Based on the calls I am doing with the line of business buyer; I believe the buyer of supply chain planning is confused. Not just a little confused, but more so than I have seen in my forty years as an analyst. One of the reasons is technology inflection. The second reason is the discontinued software maintenance support on software from Blue Yonder, Oracle, and SAP. The third issue is the number of failed implementations. The fourth, and an opportunity, is the excitement around the generative Artificial Intelligence (AI) hype cycle.
In addition, supply chain planners are retiring. Yesterday, fifteen people in my LinkedIn network left. Each announcement makes me sad. The passing of the generational torch is real.
I am more excited by the Web 2.0 technologies of Graph, NoSQL Unified Data Models, Machine Learning, Unstructured Text Mining/Pattern Recognition, and Narrow AI than Generative AI, but I find a low level of understanding by the average buyer on the promise of these platform elements. The buyer is very confused and struggles to speak the language of supply chain planning. Most RFPs in the market are trainwrecks. The discussions are in the weeds, and few see the need to see the sky. Many are the wrong discussions. So what should you do? In my upcoming strategy days, I recommend seven steps:
- Step 1. Shift From Inputs and Outputs to Drive Outcomes. Most technology discussions are focused on feature-function diatribes versus driving business outcomes. Now is a great time to shift your programs to improve value. Redefine work. Why don’t we build self-learning supply chains to enable business leaders self-service to gain their insights and drive peer collaboration? We have self-service HR systems. Why not self-service demand and supply planning? Organizations have grown the number of planners exponentially without driving improved value. Redefine the planner’s role to be an orchestrator and move decision support to be a self-service application by business leaders.
- Step 2. Measure and Drive Learning Systems. Measure. Learn. Adapt. Just don’t say Net Zero measure the impact. Don’t talk about the bullwhip effect. Instead, measure and harness it. Redefine demand management by measuring Forecast Value Added (FVA), demand latency, bias, and error. Improve manufacturing by measuring schedule adherence and first-pass yield. Build a scorecard for executives to enable visibility of plan effectiveness and recommendations for future improvement. Drive learning systems to improve value through measurement.
- Step 3. Design Using a Balanced Scorecard. Only 9% of supply chains are designed, and network design technologies focus primarily on asset utilization. Shift the use of design technologies and what-if analysis platforms to manage supply chain flows. Each supply chain has four to five flows. Each needs to be managed. Provide visualization and learning systems to improve decision support.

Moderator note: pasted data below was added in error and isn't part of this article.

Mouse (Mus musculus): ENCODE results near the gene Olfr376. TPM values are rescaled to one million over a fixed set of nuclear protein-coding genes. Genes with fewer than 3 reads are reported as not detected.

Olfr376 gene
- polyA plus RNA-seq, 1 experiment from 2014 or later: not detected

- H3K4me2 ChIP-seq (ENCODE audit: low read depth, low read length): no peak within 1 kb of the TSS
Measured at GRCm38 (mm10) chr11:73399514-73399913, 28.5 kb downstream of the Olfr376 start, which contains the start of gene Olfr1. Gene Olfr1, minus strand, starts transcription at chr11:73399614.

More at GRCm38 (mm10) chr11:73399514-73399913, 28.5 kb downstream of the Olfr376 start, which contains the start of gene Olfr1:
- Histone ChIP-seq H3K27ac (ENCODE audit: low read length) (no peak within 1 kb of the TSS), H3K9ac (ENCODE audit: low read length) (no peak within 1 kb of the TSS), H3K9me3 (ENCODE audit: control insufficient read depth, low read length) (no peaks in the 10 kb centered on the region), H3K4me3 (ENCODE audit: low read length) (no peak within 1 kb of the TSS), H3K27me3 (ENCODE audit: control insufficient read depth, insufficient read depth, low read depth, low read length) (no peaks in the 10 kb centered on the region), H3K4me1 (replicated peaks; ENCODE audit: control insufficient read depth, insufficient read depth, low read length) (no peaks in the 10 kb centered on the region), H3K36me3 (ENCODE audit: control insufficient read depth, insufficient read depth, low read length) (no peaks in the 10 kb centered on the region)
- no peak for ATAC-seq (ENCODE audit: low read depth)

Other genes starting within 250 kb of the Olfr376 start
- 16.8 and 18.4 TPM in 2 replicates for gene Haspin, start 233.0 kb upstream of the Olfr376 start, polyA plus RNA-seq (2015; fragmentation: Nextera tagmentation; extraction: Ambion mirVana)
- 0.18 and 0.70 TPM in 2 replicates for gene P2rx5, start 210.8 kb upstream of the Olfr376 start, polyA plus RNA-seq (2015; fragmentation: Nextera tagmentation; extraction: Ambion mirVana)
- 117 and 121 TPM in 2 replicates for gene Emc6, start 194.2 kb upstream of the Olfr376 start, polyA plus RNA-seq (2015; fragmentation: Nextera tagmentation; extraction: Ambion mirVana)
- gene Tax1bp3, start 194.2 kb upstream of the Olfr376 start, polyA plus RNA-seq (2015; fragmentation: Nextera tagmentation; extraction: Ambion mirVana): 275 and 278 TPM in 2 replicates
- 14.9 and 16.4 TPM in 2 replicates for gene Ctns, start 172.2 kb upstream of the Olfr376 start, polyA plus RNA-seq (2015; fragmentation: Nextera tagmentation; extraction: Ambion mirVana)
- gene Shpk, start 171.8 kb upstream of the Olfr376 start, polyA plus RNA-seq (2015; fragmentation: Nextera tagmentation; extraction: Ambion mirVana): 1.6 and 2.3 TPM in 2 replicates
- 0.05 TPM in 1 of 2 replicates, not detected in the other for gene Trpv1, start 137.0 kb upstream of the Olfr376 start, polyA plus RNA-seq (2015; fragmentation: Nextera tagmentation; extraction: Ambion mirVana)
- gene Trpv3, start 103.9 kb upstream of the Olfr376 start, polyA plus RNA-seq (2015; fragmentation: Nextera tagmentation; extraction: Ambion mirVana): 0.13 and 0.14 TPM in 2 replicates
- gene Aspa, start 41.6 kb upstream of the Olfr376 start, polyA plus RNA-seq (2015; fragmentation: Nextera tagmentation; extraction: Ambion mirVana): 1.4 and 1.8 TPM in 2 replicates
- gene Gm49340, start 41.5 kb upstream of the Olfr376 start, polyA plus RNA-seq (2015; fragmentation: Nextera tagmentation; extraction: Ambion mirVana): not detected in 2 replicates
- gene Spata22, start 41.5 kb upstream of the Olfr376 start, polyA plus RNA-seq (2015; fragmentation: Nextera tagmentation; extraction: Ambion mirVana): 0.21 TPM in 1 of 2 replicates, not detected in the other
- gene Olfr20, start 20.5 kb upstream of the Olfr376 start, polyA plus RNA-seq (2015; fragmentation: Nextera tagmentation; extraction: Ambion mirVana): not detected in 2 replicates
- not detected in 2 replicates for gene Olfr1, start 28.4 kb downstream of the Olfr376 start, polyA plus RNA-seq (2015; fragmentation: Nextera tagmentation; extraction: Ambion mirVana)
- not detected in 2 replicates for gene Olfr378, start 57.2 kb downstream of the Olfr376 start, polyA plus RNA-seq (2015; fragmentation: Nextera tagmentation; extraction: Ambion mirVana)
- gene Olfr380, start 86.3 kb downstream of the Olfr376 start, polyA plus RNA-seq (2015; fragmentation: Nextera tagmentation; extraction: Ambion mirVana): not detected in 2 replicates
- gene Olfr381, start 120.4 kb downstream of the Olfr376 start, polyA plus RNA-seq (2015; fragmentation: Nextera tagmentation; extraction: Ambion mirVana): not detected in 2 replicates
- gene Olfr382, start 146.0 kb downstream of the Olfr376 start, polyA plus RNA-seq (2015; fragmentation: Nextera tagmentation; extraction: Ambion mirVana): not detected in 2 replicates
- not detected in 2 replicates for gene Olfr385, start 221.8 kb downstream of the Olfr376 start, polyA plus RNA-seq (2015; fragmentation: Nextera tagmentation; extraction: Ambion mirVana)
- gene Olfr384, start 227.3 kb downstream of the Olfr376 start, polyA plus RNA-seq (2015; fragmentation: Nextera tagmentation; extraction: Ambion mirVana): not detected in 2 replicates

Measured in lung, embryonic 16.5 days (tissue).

- Step 4. Shift from Feature/Function Focus to Value. Most company demonstrations start and end with feature function. (These discussions are so boring. I want to engage technologists on how technology can improve work. Move past feature function in today’s processes to unleash new value. Don’t paint in the box of existing technology taxonomies. Instead, observe and push for technology to harness new value through learning systems.
- Step 5. Shift from Transactional Views to Flow. Harness and Visualize Flow. Transactional paradigms are shifting to flow. While order-to-cash and procure-to-pay are clearly transactional solutions, decision-support processes are moving to flow. Visualize and manage demand and supply flows and improve reliability.
- Step 6. Create Safe Zone Areas for Business Leaders and Technologists to Think Deeply and Solve Problems. Build open networks to enable innovation between technologists and business leaders. Ask innovators to send you their biggest hairiest problems through open design networks. Side-step the RFP process.
- Step 7. Use Generative AI for Content Development. Shipping instructions. User guides. Training materials. These are all good use cases for generative AI. I don’t think we are ready to use generative AI as an engine in supply chain planning. The reason? The organization is not aligned on the definition of supply chain excellence. Alignment issues grew three-fold over the last decade with a rise in politics in large organizations.
The goal is to build methodologies to drive success. Recently, I audited a large technology company’s multiple implementations. The results were dismal. Analyze the quality of data before starting, and test engines. Ensure plan feasibility and train the team. Analyze the effectiveness of the software post implementation by remote views of the balanced scorecard and learning systems.
Test to ensure that the planning process is driving better outcomes. Put the data on the desk of the Chief Supply Chain Officer, the Chief Operating Officer and the Chief Financial Officer’s desk and help drive awareness and organizational alignment.
I hope this helps. What am I missing? What would you do?